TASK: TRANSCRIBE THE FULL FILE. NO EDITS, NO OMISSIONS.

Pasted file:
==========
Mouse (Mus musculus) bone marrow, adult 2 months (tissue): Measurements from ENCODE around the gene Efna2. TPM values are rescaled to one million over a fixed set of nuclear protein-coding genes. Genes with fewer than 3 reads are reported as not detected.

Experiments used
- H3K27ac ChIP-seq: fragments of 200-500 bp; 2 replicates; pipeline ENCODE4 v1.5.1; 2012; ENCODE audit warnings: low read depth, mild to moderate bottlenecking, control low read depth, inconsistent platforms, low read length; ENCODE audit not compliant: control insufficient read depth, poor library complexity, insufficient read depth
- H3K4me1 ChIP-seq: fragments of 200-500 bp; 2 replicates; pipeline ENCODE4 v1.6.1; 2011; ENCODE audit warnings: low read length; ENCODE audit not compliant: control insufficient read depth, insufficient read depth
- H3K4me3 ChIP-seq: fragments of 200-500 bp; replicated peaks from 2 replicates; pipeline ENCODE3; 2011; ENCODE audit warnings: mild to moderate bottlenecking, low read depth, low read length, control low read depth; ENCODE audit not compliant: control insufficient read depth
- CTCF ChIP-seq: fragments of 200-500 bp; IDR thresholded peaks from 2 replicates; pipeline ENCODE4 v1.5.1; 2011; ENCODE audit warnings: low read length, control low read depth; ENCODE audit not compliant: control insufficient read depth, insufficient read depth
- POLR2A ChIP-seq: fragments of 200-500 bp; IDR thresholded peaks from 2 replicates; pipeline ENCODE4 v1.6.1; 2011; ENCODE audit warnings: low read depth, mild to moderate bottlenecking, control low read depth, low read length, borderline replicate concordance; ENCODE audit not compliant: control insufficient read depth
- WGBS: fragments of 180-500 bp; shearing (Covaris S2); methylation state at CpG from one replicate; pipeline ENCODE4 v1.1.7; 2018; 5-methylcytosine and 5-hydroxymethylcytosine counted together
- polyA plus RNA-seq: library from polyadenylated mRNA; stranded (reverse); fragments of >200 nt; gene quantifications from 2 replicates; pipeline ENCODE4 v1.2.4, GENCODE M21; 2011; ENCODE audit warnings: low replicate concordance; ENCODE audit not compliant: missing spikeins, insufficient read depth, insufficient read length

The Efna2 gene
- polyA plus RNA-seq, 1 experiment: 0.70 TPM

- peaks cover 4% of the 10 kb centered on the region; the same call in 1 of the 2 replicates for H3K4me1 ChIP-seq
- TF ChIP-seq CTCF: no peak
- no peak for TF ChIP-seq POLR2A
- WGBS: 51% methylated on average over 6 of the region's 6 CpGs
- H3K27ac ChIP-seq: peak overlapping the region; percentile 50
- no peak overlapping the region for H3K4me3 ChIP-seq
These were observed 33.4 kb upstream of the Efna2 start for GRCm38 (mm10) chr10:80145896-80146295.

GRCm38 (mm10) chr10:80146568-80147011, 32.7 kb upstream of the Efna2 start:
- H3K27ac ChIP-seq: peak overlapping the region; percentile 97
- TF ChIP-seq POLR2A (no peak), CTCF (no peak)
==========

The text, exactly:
Mouse (Mus musculus) bone marrow, adult 2 months (tissue): Measurements from ENCODE around the gene Efna2. TPM values are rescaled to one million over a fixed set of nuclear protein-coding genes. Genes with fewer than 3 reads are reported as not detected.

Experiments used
- H3K27ac ChIP-seq: fragments of 200-500 bp; 2 replicates; pipeline ENCODE4 v1.5.1; 2012; ENCODE audit warnings: low read depth, mild to moderate bottlenecking, control low read depth, inconsistent platforms, low read length; ENCODE audit not compliant: control insufficient read depth, poor library complexity, insufficient read depth
- H3K4me1 ChIP-seq: fragments of 200-500 bp; 2 replicates; pipeline ENCODE4 v1.6.1; 2011; ENCODE audit warnings: low read length; ENCODE audit not compliant: control insufficient read depth, insufficient read depth
- H3K4me3 ChIP-seq: fragments of 200-500 bp; replicated peaks from 2 replicates; pipeline ENCODE3; 2011; ENCODE audit warnings: mild to moderate bottlenecking, low read depth, low read length, control low read depth; ENCODE audit not compliant: control insufficient read depth
- CTCF ChIP-seq: fragments of 200-500 bp; IDR thresholded peaks from 2 replicates; pipeline ENCODE4 v1.5.1; 2011; ENCODE audit warnings: low read length, control low read depth; ENCODE audit not compliant: control insufficient read depth, insufficient read depth
- POLR2A ChIP-seq: fragments of 200-500 bp; IDR thresholded peaks from 2 replicates; pipeline ENCODE4 v1.6.1; 2011; ENCODE audit warnings: low read depth, mild to moderate bottlenecking, control low read depth, low read length, borderline replicate concordance; ENCODE audit not compliant: control insufficient read depth
- WGBS: fragments of 180-500 bp; shearing (Covaris S2); methylation state at CpG from one replicate; pipeline ENCODE4 v1.1.7; 2018; 5-methylcytosine and 5-hydroxymethylcytosine counted together
- polyA plus RNA-seq: library from polyadenylated mRNA; stranded (reverse); fragments of >200 nt; gene quantifications from 2 replicates; pipeline ENCODE4 v1.2.4, GENCODE M21; 2011; ENCODE audit warnings: low replicate concordance; ENCODE audit not compliant: missing spikeins, insufficient read depth, insufficient read length

The Efna2 gene
- polyA plus RNA-seq, 1 experiment: 0.70 TPM

- peaks cover 4% of the 10 kb centered on the region; the same call in 1 of the 2 replicates for H3K4me1 ChIP-seq
- TF ChIP-seq CTCF: no peak
- no peak for TF ChIP-seq POLR2A
- WGBS: 51% methylated on average over 6 of the region's 6 CpGs
- H3K27ac ChIP-seq: peak overlapping the region; percentile 50
- no peak overlapping the region for H3K4me3 ChIP-seq
These were observed 33.4 kb upstream of the Efna2 start for GRCm38 (mm10) chr10:80145896-80146295.

GRCm38 (mm10) chr10:80146568-80147011, 32.7 kb upstream of the Efna2 start:
- H3K27ac ChIP-seq: peak overlapping the region; percentile 97
- TF ChIP-seq POLR2A (no peak), CTCF (no peak)